Camaro Forty Years
were really starting to wonder if anyone was going to
publish a book to honor the Camaro's 40th Anniversary.
Then, better late than never, along comes Motorbooks with Camaro Forty
Years by Darwin Holmstrom. Fortunately, this title,
billed as "The Official Anniversary Book," was worth the
wait. It's a book many Chevrolet enthusiasts will want
and that every Camaro fan must buy.
first thing almost everyone notices about this book is
its exquisite photography. Most of it was done by
Pasadena, California car shooter, David Newhardt, and
his work makes the book totally worth its 35-dollar
price. Motorbooks' reproduction of Newhardt's art is
you get past ohing and ahing at the pictures and start
reading, you get a Forward by by GM Vice President for
Global Design, Ed Welburn. When you consider the top
stylist at the biggest car company in the world, who's
also a Camaro owner and enthusiast, agreeing to do the
Forward in a book about his favorite car; you start to
realize that, unlike some coffee table car books which
are long on eye candy but short on substance, this book
is a good read.
Mr. Welburn's Forward, Author, Holmstrom, gets down to
business with an interesting, two-chapter discussion of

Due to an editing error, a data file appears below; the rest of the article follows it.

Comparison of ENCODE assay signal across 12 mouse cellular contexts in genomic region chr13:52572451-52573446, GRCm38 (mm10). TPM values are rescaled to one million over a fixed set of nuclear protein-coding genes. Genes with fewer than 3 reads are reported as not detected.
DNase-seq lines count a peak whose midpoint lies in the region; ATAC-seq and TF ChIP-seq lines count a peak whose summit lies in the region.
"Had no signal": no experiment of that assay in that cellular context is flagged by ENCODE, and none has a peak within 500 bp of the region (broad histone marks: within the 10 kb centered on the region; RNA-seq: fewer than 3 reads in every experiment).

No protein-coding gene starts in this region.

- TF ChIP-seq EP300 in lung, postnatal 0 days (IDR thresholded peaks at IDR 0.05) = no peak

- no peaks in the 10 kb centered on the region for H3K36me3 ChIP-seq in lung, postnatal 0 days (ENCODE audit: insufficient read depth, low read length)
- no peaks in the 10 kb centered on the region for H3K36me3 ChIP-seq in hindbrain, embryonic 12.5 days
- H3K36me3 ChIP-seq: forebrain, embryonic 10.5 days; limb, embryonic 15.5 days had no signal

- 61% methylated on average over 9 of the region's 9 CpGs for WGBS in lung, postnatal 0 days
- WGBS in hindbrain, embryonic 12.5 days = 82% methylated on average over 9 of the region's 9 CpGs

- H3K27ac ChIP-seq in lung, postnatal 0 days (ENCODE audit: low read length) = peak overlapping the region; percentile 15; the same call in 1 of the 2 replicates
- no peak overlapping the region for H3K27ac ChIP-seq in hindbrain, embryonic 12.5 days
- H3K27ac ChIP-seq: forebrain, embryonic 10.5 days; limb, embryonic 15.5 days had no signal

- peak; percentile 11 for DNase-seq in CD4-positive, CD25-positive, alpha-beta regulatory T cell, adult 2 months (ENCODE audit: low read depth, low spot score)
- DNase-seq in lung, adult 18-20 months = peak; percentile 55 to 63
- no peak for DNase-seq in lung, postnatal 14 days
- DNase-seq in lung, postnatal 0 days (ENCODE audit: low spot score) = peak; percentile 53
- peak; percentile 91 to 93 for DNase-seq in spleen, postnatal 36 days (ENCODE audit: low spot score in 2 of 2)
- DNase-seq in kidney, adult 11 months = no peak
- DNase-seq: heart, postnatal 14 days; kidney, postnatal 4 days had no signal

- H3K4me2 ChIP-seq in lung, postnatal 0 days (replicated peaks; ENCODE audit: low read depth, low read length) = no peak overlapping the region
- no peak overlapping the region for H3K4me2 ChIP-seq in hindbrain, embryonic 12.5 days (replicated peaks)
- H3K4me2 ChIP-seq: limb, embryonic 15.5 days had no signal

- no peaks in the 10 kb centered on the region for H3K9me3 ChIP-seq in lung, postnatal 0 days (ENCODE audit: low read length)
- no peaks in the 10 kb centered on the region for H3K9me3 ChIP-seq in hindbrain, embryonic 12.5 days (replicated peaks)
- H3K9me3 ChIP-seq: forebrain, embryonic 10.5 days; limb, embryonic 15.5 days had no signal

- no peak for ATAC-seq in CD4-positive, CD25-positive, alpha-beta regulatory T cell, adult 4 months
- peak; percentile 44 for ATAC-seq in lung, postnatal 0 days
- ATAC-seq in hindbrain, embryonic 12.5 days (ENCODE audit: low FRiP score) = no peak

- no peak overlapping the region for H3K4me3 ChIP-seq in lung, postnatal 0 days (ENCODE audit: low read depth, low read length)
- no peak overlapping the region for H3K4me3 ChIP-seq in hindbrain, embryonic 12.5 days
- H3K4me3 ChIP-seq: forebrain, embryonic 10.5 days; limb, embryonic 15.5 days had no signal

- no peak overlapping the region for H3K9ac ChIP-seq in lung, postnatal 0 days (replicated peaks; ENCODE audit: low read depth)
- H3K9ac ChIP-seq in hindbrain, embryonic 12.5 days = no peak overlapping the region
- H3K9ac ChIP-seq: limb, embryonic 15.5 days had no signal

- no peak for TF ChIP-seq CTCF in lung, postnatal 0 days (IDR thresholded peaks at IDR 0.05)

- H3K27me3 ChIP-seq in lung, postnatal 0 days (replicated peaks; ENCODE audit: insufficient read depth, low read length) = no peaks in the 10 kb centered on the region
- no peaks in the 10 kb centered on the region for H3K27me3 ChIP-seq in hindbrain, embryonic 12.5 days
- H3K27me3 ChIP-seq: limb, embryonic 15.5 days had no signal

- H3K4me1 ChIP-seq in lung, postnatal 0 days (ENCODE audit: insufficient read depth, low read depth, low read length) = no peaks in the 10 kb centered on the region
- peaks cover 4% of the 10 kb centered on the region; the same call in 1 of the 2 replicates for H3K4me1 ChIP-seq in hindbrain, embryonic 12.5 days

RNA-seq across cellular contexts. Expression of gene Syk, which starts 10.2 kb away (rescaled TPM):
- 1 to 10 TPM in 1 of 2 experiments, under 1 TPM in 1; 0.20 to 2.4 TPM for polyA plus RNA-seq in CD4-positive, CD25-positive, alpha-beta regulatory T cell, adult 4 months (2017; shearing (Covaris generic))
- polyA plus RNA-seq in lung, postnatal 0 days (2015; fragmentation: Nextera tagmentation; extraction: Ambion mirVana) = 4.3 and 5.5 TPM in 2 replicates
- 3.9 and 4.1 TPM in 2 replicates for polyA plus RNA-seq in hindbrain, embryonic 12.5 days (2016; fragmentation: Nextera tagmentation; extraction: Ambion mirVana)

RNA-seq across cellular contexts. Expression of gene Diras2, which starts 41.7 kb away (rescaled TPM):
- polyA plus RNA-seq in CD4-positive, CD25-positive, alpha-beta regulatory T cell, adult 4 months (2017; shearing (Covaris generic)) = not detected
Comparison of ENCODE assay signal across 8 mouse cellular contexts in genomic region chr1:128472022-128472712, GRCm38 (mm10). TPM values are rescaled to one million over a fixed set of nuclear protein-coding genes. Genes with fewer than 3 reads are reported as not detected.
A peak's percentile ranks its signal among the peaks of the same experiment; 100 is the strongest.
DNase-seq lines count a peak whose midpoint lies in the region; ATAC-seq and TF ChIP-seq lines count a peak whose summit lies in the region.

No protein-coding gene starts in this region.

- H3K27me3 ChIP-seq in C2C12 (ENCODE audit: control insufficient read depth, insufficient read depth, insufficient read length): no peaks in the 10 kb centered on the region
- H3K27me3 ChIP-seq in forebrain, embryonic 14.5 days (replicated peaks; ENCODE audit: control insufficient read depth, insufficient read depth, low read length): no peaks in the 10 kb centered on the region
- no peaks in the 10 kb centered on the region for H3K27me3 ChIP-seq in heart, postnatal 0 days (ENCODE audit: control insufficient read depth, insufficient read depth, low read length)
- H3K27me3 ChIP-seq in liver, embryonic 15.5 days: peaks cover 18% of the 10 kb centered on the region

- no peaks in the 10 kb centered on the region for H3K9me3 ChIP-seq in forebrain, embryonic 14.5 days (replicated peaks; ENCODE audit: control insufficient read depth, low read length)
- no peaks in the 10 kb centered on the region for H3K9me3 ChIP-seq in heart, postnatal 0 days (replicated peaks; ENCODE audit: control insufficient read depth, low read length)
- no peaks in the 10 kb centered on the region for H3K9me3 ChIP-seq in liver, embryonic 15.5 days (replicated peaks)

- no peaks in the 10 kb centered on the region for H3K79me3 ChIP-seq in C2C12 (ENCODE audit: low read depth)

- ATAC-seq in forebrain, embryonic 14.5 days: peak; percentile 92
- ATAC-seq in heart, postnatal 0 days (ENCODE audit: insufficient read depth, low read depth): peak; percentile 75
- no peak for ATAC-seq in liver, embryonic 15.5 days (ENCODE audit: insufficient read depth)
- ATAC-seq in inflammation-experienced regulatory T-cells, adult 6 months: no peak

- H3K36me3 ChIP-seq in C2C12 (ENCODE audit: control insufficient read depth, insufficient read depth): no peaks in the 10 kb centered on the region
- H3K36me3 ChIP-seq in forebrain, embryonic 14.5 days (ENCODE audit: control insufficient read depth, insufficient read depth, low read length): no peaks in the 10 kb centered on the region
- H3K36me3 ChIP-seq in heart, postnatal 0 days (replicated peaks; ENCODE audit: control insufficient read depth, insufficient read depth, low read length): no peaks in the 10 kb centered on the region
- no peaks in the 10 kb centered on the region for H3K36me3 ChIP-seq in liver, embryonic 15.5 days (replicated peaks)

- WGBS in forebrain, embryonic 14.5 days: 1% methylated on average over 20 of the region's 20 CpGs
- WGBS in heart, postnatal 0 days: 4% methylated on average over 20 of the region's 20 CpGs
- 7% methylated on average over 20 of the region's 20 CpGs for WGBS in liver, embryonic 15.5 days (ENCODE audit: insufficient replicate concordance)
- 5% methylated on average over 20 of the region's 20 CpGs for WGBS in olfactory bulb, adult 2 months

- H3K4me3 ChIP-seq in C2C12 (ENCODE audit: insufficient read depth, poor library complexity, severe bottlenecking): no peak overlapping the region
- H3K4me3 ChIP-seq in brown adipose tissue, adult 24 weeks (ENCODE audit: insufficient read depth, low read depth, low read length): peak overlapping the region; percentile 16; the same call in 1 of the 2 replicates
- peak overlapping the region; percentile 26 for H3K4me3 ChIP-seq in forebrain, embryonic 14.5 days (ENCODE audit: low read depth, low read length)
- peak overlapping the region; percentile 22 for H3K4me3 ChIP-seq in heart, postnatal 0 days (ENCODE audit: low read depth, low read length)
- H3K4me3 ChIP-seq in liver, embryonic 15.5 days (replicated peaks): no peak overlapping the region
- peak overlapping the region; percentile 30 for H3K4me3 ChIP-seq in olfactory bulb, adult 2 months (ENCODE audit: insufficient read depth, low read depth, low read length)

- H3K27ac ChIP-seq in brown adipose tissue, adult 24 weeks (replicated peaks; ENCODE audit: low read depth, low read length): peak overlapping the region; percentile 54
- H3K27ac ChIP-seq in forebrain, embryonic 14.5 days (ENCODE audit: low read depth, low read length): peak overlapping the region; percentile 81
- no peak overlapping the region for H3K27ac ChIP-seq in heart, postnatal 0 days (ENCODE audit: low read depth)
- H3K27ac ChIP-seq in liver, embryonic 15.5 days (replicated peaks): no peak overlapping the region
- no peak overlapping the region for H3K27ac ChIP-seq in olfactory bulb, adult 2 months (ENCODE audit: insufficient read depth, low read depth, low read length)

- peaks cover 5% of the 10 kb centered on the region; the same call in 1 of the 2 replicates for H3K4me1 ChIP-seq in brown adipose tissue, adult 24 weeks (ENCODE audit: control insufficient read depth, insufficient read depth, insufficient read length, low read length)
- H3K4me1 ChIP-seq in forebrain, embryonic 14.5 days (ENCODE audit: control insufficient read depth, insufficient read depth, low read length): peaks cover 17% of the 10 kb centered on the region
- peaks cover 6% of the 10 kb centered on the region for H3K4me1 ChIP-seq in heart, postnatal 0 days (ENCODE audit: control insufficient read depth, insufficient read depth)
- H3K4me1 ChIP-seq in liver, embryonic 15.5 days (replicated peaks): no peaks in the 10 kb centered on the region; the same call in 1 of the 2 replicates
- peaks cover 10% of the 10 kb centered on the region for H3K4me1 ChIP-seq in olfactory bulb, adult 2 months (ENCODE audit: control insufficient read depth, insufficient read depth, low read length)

the conditions present in the car business which
fostered the concept of a Chevrolet sporty coupe and the
development of the '67-'69 First Gen Camaro. From there
you get a chapter each on the next three iterations of
Camaro. The book ends with a short section on the coming
Throughout this 348 page title Holmstrom's writing is
free-flowing accessible and enjoyable. The reading is
interesting and educational. The majority of the text is
well-researched. The two chapters on the First Gen cars,
in particular, do great justice to the '67-'69s and may
help readers to understand why the look of the coming,
2010 Camaro was inspired by the First Gen cars.
Admittedly, books like this are not intended to be
detailed technical histories and few people will buy
this title for that. Nevertheless, we'd be failing as
reviewers if we didn't point out that this book's only
weakness is occasional technical inaccuracies. Most of
it is modest mistakes, such as inaccurate power ratings
for the 302s in early Z/28s, incorrect description of
four-bolt-main blocks, misidentification of the 3rd Gen
car's L98 engine as an L89 and the claim that the LS1's
oil pan is part of chassis structure of the '98-'02 car.
Actually, there's only one mistake in this book which is
significant and it's a racing action photograph of a '67
Camaro in Penske Racing livery. Its caption claims Mark
Donohue is driving the car in a 1967 Trans-Am race at
Laguna Seca Raceway near Monterey, California. The
Sports Car Club of America never ran a Trans-Am Series
event on that track that year and Donohue had been dead
a long time before any Camaro was invited to Monterey
for its famed Historic Automobile Races. While the image
was shot at Laguna Seca, it is fairly recent photo, the
driver can't be Donohue and the car may or may not be
the authentic Penske Camaro from '67.
spite of those few problems, Camaro Forty Years
is a wonderful trip through Camaro's past. It now
occupies the center spot on my coffee table and it
should be on yours, too.
Photographer: David Newhardt
Foreword: Ed Welburn
Size: 10.5" x 12"
Catalog ID: 144230